HTC Strikes Back at Apple: Accuses of Patent Infringement

HTC Sues Apple for Patent Infringement, Plans to Block Sales of iPad, iPod and iPhone

by Anton Shilov
05/12/2010 | 01:15 PM

Perhaps, Apple fully believes that it reinvented mobile phone with the launch of its iPhone gadget several years ago and smartphone makers HTC and Nokia nowadays infringe its patents, however, HTC Corp. thinks differently. On Wednesday the company said that it had taken legal action against Apple by filing a complaint with the United States International Trade Commission to halt the importation and sale of the iPhone, iPad and iPod in the United States.

 

“As the innovator of the original Windows Mobile PocketPC Phone Edition in 2002 and the first Android smartphone in 2008, HTC believes the industry should be driven by healthy competition and innovation that offer consumers the best, most accessible mobile experiences possible. We are taking this action against Apple to protect our intellectual property, our industry partners, and most importantly our customers that use HTC phones,” said Jason Mackenzie, vice president of North America at HTC.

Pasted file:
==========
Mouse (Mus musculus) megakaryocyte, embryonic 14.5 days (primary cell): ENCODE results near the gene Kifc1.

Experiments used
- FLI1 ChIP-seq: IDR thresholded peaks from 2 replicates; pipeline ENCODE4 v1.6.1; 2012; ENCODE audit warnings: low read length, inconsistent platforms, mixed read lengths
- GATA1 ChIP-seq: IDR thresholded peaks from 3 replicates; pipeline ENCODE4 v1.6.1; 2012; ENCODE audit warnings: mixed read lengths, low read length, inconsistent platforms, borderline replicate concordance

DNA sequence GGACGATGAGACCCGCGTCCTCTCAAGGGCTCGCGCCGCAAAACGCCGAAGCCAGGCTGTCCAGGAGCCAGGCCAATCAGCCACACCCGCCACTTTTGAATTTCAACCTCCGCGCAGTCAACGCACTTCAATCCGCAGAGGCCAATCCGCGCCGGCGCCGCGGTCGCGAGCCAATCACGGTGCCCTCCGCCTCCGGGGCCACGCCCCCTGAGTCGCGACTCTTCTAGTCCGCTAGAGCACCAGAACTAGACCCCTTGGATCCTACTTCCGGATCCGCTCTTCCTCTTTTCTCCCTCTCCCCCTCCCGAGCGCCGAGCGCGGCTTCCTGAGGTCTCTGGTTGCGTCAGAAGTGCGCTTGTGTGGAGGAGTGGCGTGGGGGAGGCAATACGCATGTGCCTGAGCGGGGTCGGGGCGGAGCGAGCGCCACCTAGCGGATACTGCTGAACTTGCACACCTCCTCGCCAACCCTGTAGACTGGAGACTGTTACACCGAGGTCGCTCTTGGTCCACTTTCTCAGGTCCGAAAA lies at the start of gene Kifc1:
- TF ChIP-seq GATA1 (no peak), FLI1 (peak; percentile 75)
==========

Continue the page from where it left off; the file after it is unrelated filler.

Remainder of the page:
HTC did not reveal which patents have been infringed by Apple.

Back in March Apple sued HTC of infringing twenty patents that cover user interface with multi-touch input. Back then it was indicated that Apple had general objections about Google Android mobile phone, which competes against Apple iPhone devices with proprietary operating system.

Google itself, which lead the development of Android operating system that powers Sense-based phones from HTC, said that it was definitely not a party of the legal fight between Apple and HTC, but it would stand behind Android as well as its partners. Considering the fact that Google’s own Nexus One is made by HTC, the search giant may indeed become a part of the legal action.

“We are not a party to this lawsuit. However, we stand behind our Android operating system and the partners who have helped us to develop it,” an official from Google is reported to have said.

HTC also stated that it did not believe this lawsuit poses a short-term material impact to its business nor will it affect its Q1 2010 guidance.